A new latent sensor currently in Apple’s HomePod mini could make the Siri-powered smart speaker a more useful part of the smart home if the company decides to turn it on in the future. Launched in November 2020, the HomePod mini was originally a smaller and more affordable sibling than the original HomePod. Now, with the official discontinuation of this larger version, the $ 99 model is the only smart speaker that Apple offers.
Like the large HomePod, however, it has always aimed to be more than just a way to play music. Although Apple has used features such as ultra-wideband to make playback from an iOS device to the HomePod mini easier, along with tight Apple Music integration, the speaker also has a Thread radio for future integration with smart home devices.
Apple does not yet use Thread hardware, but it is not the only part of the speaker that has apparently been incorporated to provide some degree of resistance in the future. The HomePod mini also includes a temperature and humidity sensor, Bloomberg reports, which is currently inactive, but with alleged discussions going on internally about exactly what could be done with this type of functionality.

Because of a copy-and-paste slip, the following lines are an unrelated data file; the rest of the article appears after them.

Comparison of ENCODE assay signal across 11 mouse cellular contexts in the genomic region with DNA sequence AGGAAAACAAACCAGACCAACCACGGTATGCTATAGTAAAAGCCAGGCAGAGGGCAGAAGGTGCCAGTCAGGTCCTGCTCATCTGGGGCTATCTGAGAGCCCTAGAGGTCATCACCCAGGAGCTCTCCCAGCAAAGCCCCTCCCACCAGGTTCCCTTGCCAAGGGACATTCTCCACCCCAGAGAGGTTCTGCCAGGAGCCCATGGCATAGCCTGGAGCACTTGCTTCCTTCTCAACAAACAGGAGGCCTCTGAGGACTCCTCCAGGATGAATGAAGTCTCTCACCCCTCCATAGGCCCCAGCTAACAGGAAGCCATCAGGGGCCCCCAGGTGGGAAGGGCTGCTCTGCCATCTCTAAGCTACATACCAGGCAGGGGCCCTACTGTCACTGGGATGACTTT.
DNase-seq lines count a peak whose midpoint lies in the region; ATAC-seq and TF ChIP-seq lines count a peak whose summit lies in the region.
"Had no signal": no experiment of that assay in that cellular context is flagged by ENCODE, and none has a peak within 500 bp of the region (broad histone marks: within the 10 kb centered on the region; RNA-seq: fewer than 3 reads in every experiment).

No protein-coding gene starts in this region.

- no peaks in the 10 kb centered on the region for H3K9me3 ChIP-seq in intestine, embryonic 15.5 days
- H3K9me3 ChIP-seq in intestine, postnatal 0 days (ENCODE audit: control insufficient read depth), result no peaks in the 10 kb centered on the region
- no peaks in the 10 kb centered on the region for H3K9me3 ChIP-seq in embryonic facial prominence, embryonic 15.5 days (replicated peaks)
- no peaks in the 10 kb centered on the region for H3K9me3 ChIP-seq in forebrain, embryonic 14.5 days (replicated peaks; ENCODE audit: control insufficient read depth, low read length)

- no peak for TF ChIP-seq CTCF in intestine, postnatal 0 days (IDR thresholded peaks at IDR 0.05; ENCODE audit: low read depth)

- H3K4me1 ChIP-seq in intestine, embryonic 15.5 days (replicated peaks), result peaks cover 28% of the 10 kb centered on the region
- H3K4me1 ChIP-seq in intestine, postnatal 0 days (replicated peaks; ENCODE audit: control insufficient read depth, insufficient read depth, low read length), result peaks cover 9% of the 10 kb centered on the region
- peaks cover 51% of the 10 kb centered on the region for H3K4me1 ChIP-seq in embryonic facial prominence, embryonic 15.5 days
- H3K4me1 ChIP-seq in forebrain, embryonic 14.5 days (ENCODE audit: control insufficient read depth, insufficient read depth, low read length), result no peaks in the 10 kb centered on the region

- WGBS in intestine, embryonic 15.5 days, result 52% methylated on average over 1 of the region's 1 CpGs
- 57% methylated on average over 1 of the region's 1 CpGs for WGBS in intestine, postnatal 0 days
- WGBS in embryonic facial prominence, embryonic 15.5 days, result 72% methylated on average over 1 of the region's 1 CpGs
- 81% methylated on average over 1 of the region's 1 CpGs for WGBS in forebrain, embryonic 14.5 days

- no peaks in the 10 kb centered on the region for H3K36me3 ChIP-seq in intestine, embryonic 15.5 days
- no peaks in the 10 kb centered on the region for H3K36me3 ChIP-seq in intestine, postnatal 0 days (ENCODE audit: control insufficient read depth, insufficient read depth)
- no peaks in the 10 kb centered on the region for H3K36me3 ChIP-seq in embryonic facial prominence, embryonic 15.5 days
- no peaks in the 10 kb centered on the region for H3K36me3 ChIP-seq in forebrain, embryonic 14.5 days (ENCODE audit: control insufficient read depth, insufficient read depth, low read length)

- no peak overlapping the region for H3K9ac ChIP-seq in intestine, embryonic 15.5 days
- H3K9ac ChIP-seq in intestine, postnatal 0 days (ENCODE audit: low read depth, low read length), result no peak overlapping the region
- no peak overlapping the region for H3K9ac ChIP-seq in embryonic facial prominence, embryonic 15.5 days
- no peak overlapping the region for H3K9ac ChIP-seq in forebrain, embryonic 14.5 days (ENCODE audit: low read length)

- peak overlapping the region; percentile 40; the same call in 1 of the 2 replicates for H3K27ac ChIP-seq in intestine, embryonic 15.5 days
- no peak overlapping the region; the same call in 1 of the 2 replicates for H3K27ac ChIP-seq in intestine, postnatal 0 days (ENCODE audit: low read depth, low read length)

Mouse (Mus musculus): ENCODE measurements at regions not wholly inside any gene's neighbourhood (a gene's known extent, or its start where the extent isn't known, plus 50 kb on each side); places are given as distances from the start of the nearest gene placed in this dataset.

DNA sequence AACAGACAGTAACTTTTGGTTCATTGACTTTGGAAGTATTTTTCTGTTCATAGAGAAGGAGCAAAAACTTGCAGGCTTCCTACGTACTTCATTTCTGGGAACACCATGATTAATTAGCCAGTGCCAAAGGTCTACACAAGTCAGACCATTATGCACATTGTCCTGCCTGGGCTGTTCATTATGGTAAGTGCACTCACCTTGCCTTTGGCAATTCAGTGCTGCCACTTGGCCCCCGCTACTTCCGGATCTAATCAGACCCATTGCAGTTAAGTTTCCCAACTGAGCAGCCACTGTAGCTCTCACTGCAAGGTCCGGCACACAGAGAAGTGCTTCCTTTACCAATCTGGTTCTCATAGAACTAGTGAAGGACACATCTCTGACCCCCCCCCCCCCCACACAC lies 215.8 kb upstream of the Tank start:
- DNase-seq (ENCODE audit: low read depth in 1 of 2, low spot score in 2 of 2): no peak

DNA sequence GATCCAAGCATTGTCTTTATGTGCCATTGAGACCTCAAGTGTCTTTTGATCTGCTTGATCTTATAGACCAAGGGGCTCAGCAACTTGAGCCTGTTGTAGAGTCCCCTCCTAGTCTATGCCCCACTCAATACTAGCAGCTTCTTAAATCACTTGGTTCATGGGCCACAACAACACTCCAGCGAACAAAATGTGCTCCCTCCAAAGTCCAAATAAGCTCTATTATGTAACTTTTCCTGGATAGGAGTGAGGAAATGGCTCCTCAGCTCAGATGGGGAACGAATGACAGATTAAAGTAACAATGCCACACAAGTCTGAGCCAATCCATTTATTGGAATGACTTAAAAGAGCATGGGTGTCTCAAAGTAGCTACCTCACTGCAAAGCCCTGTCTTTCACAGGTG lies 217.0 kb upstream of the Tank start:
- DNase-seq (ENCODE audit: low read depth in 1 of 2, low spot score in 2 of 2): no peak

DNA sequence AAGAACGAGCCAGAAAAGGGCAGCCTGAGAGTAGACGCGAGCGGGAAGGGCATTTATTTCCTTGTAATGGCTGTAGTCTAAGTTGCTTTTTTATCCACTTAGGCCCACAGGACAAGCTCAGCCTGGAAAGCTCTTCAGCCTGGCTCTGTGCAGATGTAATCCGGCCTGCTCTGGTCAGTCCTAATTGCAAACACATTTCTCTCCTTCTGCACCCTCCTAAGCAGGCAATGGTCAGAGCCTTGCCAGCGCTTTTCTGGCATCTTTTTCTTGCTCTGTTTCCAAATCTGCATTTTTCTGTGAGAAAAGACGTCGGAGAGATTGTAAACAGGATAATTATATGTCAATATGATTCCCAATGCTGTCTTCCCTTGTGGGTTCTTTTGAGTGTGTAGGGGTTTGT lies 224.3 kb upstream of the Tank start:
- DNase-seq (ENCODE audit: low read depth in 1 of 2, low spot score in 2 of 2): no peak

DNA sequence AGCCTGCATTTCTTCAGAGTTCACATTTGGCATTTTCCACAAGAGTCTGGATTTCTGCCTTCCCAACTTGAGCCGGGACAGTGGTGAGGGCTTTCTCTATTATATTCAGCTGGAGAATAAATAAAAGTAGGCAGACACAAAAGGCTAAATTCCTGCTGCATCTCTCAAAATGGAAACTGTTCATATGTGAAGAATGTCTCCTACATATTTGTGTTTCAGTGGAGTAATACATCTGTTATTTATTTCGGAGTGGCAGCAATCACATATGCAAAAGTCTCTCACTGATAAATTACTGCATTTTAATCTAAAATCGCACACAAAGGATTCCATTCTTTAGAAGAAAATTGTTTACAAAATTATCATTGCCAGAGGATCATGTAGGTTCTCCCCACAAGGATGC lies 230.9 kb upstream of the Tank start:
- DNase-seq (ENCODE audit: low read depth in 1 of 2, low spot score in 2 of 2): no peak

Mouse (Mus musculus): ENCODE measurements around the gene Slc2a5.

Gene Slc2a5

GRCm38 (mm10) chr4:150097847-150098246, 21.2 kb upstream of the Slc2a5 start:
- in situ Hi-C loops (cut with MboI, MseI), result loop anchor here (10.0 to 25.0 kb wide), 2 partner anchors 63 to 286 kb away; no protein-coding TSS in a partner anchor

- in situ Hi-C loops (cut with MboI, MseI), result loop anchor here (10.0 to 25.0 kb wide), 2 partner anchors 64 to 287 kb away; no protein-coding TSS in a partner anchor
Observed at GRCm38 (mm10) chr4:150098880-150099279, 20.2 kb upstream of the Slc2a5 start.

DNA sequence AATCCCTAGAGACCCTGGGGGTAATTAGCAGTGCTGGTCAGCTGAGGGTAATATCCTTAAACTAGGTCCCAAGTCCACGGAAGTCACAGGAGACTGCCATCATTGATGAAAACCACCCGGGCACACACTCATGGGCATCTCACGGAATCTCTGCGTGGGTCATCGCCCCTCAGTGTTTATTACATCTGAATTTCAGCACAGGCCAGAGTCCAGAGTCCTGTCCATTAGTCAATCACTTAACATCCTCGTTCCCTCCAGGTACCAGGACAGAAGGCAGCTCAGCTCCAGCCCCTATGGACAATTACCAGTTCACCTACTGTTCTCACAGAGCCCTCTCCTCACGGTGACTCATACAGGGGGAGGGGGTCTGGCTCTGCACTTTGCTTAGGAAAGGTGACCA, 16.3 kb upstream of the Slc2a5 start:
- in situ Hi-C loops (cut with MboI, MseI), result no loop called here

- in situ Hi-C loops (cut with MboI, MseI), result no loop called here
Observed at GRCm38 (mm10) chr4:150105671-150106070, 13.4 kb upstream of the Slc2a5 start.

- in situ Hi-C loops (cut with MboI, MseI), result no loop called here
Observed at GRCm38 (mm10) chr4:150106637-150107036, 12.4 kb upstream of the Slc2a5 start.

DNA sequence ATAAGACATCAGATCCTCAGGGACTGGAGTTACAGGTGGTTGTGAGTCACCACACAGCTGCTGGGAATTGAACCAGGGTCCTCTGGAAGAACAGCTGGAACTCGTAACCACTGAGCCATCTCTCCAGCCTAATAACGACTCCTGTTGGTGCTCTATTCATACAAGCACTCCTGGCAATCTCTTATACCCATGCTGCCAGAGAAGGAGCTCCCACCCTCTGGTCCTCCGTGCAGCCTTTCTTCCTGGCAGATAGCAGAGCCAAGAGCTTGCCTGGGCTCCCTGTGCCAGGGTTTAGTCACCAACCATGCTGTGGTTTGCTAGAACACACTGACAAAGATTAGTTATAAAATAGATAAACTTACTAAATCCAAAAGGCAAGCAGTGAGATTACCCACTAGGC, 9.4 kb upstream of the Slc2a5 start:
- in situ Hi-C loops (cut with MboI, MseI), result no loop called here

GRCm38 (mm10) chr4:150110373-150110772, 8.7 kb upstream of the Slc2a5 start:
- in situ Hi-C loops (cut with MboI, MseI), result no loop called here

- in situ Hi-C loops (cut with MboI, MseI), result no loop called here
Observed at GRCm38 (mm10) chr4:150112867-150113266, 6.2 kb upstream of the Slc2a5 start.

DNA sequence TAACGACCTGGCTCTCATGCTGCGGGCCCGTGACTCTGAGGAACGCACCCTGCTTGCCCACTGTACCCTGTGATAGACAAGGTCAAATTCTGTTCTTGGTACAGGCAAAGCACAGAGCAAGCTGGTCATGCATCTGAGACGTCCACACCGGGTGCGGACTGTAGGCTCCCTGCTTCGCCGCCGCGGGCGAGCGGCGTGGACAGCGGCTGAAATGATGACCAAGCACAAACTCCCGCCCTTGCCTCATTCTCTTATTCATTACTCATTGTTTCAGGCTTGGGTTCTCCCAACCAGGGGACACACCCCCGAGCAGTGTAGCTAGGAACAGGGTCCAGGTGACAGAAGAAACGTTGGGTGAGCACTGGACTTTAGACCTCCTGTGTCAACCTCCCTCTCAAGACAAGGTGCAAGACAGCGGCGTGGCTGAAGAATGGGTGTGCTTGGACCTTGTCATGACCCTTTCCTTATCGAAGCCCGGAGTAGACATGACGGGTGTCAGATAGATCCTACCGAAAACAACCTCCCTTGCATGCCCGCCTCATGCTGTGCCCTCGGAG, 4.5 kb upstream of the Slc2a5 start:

HomePod mini disconnections from iFixit have confirmed the presence of a Texas Instruments HDC2010 digital humidity and temperature sensor. A small chip was positioned down at the edge of the speaker base, close to the power cord. That location has been selected, suggested, so that it can measure the ambient conditions in the room, rather than what happens in the speaker.
It seems that discussions within Apple explained how the sensor could be used in HomeKit, the company’s smart home ecosystem. Existing third-party devices can measure such levels in the room, but so far Apple has not offered tracking. One possibility, presumably discussed, is that the HomePod mini could use temperature and humidity levels to adjust a home’s HVAC system to the conditions in each room.
Alternatively, the readings could be used as a trigger for other HomeKit devices. A high humidity reading, for example, could act as a trigger for a HomeKit compatible dehumidifier. If a home had HomeKit-compatible motorized shades, rising temperatures could automatically cause the window to be covered in periods of strong sunlight.
Of course, Apple may also choose not to enable it at all. It is not uncommon for devices to include hardware features that are subsequently not required for consumer functionality as product plans change and evolve. FM radio chips on Apple iPhones, for example, have never been activated; Sonos has included two microphones in the Play Five speaker redesigned in 2015, just to change its strategy and hardware is not needed.
However, given Apple’s ambitions in smart home space and the usefulness of environmental sensors, it would seem likely that the mysterious HomePod mini chip will eventually be activated.